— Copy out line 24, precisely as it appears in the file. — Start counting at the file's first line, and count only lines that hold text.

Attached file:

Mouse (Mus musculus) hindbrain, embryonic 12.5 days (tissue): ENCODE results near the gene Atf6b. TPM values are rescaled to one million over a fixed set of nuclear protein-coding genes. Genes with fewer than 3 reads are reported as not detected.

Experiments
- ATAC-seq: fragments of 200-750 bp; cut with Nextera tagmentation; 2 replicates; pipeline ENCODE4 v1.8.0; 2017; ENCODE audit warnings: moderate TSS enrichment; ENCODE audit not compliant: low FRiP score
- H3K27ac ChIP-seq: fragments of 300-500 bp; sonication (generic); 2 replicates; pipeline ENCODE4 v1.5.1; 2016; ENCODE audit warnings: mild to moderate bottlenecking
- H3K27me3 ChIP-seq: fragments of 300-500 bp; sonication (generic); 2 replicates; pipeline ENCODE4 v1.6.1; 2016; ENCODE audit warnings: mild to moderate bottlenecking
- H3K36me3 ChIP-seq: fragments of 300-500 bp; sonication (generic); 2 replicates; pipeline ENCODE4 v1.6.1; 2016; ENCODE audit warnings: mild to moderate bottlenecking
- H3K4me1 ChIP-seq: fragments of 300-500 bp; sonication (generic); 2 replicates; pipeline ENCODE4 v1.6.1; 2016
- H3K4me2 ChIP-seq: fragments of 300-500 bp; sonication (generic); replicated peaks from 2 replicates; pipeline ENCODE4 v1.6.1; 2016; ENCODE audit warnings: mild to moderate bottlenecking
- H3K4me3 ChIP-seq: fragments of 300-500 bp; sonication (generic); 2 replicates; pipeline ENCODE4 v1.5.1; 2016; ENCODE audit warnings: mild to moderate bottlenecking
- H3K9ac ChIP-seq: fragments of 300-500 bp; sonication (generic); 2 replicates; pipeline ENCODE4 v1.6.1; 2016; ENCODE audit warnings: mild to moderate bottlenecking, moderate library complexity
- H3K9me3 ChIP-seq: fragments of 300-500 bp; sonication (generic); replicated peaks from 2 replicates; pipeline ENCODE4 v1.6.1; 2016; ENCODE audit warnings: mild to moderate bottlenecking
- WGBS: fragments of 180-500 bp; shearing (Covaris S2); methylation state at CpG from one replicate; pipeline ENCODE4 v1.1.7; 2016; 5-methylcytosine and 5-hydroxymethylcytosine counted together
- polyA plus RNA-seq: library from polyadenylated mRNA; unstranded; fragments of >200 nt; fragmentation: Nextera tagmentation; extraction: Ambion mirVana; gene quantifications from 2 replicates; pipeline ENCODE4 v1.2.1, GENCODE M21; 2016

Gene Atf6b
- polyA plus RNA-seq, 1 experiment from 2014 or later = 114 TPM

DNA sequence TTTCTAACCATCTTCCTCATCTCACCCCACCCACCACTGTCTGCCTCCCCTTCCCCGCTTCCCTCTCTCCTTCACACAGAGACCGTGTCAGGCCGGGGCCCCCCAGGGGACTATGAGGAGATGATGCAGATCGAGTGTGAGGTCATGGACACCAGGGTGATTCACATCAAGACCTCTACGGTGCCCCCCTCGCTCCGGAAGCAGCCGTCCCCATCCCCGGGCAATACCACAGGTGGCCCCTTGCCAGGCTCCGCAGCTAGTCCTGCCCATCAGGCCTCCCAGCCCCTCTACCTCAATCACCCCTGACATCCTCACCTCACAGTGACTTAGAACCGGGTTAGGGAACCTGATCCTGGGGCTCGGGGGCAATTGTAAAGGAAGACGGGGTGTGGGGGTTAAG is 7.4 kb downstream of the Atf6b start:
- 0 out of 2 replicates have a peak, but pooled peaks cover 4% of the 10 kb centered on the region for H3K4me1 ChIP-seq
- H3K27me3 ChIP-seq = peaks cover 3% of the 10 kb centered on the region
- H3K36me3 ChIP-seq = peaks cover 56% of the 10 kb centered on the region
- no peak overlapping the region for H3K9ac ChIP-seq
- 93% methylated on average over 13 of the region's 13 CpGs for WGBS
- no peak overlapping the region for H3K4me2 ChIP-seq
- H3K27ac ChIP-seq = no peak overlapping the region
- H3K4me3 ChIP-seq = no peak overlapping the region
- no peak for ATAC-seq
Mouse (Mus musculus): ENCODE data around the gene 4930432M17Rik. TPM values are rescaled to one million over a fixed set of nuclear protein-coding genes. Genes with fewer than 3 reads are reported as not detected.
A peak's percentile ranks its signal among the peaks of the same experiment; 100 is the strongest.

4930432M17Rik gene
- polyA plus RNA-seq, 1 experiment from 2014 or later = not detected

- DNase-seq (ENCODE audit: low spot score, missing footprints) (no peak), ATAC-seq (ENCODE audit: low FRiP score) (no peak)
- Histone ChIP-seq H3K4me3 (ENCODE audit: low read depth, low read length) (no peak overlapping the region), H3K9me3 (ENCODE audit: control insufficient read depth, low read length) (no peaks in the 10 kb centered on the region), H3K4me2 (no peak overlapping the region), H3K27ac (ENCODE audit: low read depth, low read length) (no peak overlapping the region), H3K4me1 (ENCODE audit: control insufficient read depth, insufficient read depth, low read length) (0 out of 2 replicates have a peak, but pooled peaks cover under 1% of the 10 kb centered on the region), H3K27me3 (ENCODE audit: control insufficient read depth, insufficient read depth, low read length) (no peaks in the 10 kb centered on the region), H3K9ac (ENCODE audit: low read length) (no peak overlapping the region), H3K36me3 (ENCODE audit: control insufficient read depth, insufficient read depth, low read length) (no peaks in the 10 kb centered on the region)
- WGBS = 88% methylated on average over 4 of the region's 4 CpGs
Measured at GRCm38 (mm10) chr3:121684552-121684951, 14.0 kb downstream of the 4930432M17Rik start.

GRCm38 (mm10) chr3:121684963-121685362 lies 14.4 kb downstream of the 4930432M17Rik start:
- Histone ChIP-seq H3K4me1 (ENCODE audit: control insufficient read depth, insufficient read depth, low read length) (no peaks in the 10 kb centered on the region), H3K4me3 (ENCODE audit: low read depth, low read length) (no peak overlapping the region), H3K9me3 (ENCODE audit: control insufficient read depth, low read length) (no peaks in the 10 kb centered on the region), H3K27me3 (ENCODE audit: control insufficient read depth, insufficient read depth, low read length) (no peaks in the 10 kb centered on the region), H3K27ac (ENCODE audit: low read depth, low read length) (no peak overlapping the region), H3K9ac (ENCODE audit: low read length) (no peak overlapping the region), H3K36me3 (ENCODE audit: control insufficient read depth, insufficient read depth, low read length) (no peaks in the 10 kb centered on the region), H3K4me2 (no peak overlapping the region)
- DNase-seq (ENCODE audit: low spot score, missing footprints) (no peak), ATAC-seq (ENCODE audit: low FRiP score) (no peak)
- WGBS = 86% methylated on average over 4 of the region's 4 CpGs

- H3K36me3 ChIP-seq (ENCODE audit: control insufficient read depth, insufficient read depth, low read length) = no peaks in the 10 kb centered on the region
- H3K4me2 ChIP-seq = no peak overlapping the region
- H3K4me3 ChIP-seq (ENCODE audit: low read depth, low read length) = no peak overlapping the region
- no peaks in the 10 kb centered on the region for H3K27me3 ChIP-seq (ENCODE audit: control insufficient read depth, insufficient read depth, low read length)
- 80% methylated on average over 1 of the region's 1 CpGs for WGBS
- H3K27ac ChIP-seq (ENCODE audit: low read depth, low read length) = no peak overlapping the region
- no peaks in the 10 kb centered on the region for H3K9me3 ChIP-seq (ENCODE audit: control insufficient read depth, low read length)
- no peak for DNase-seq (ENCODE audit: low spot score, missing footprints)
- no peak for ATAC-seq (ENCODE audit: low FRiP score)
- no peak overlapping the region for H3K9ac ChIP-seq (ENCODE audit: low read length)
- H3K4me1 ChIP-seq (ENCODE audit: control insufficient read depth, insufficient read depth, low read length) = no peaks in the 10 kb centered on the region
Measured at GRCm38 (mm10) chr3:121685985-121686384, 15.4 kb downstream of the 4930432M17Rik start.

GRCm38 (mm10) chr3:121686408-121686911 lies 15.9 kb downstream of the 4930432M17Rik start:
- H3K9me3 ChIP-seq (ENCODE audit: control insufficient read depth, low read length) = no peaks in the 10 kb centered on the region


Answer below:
- H3K4me3 ChIP-seq = no peak overlapping the region